Wednesday, 8 February 2023
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International Volleyball

Chaim Schalk, Tri Bourne partner to make run at Paris 2024 Olympics

Chaim Schalk

The first question many wondered: Was Theo Brunner being serious? Or was he just trolling, as he is apt to do on Instagram?

The recently named AVP and VolleyballMag.com Blocker of the Year had posted a series of pictures on his social media account, two of he and Chaim Schalk, then one of just him, then a broken heart, all of which was followed by a hilariously mislabeled caption in which USA Volleyball mixed up him and Schalk.

“I guess you don’t have to worry about that anymore,” Brunner wrote.

The next day, Brunner confirmed that he and Schalk, the No. 1-ranked team in the United States and AVP, the duo who had finished fourth in an otherwise disastrous World Championships for the Americans, were splitting up. And if they were splitting up, at the top of the ranks, then the trickle-down wouldn’t be so much of a trickle-down of partnership breakups as it would be an avalanche from the top to bottom.

The first such new pairing has been announced: Chaim Schalk and Tri Bourne.

“I just was looking to switch it up. I like change a lot, I like variety,” said Bourne, who competed in the 2021 Tokyo Olympics. “I get bored easily. Trevor [Crabb] and I turned potentially what was supposed to be a three or four event partnership into five years, split-blocking and entertaining. I’m just ADD and I just want to switch it up, do something new.”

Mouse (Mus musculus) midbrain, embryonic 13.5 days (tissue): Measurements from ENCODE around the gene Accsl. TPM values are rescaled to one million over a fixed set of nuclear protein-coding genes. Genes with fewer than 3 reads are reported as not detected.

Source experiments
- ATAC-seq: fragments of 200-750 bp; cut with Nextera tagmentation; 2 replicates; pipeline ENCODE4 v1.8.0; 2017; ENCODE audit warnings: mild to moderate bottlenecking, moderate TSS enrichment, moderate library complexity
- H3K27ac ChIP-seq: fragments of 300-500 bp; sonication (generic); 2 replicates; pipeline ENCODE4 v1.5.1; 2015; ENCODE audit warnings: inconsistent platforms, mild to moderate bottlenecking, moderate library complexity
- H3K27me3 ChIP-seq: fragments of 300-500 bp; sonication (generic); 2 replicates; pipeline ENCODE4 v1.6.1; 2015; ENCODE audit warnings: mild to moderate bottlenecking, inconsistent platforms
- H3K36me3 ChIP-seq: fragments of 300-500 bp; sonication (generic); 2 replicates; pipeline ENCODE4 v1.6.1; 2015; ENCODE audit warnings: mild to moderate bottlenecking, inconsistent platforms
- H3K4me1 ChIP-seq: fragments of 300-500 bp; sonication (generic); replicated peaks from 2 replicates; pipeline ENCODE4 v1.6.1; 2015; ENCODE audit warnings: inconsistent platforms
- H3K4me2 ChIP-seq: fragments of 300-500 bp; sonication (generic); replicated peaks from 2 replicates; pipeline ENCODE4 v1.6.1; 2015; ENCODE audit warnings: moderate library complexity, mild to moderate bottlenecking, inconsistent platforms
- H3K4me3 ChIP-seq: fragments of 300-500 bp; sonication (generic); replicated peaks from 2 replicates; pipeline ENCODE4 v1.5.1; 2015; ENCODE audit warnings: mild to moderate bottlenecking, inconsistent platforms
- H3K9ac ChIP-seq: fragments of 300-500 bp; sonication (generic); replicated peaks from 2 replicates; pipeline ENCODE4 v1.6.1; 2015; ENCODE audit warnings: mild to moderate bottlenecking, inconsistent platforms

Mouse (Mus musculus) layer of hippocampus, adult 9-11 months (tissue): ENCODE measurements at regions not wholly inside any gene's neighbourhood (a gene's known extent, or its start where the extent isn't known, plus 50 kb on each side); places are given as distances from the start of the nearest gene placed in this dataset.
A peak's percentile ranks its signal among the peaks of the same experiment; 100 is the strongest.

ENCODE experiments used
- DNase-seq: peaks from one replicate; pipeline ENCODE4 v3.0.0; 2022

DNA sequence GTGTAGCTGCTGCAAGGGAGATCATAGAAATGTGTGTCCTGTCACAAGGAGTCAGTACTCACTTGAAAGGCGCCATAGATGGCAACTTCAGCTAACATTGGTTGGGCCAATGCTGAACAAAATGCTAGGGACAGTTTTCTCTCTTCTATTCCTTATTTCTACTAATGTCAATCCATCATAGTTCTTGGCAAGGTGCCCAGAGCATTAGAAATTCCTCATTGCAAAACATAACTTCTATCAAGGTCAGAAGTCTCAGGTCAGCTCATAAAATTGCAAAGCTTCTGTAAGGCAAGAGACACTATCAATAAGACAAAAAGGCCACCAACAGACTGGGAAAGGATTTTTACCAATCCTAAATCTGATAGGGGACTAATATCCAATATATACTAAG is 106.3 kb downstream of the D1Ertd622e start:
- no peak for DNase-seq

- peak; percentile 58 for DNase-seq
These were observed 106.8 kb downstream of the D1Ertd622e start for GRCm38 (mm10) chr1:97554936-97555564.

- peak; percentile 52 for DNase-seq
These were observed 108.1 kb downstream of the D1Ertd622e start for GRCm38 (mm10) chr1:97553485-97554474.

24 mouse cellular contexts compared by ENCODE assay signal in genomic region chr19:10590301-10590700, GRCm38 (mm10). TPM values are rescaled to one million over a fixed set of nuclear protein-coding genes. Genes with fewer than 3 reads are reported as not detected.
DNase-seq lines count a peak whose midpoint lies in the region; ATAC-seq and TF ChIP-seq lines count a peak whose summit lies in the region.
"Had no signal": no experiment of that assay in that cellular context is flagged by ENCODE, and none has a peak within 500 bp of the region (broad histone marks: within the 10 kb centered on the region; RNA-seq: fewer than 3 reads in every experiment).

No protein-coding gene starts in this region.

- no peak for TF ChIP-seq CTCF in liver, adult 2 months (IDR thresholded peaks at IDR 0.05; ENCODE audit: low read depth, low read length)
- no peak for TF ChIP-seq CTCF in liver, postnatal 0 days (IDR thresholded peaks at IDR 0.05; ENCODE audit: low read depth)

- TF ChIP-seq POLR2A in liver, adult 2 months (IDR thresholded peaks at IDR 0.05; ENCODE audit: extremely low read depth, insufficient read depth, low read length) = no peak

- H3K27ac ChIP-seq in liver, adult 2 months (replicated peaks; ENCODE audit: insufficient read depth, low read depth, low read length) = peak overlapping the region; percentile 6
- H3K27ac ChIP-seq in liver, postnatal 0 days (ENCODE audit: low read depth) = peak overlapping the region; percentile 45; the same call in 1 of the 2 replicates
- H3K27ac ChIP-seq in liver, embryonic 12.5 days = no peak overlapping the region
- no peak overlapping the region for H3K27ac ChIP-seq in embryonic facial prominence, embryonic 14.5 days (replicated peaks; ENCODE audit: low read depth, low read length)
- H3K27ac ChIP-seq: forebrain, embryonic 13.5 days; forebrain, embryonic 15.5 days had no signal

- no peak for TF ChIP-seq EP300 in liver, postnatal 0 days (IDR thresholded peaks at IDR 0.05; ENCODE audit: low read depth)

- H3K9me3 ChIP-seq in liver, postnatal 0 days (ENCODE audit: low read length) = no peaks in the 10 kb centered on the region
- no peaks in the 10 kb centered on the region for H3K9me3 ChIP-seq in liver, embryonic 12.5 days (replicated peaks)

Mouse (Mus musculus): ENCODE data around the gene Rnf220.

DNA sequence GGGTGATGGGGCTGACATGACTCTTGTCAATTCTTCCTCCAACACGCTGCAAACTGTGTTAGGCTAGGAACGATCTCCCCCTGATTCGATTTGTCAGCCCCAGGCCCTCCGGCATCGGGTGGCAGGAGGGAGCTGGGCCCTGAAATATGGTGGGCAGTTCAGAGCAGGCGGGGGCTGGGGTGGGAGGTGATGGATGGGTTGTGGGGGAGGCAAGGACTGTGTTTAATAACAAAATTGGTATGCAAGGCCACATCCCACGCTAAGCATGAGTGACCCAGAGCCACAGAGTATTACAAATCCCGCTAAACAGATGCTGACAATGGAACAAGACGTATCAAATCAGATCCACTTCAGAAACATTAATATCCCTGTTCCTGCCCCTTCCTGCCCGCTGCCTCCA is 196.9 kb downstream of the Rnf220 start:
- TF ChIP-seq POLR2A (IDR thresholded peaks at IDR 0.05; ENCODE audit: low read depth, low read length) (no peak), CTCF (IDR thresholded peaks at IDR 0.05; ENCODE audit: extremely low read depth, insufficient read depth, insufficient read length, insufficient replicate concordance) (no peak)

This might come as a surprise to many.

It was a surprise enough to Schalk.

Bourne is on the heels of his first AVP MVP, and he and Crabb won Team of the Year by a landslide. Schalk, meanwhile, was defending for the man who just won his third career AVP Blocker of the Year. But a few weeks ago, John Hyden, Bourne’s first partner whose game shares more than a passing resemblance to Schalk’s, pulled Schalk aside and told him to check in with Bourne, gauge his interest in a potential partnership.

“‘I think you need to make a move, I think you’re the perfect fit for what he wants to do. I think you guys could be a great team and you could be that fit that he wants,’” Schalk recalled Hyden telling him. “He got the ball rolling, got me thinking a little bit.”

Chaim Schalk celebrates a point/Mark Rigney photography

And when one thinks about it, much of it makes sense. Schalk, like Hyden, is a 6-foot-5 right side defender. Schalk, like Hyden, runs a more tempo-based set to the pin. Schalk, like Hyden, is more than happy setting his partner for an option — much of the time…

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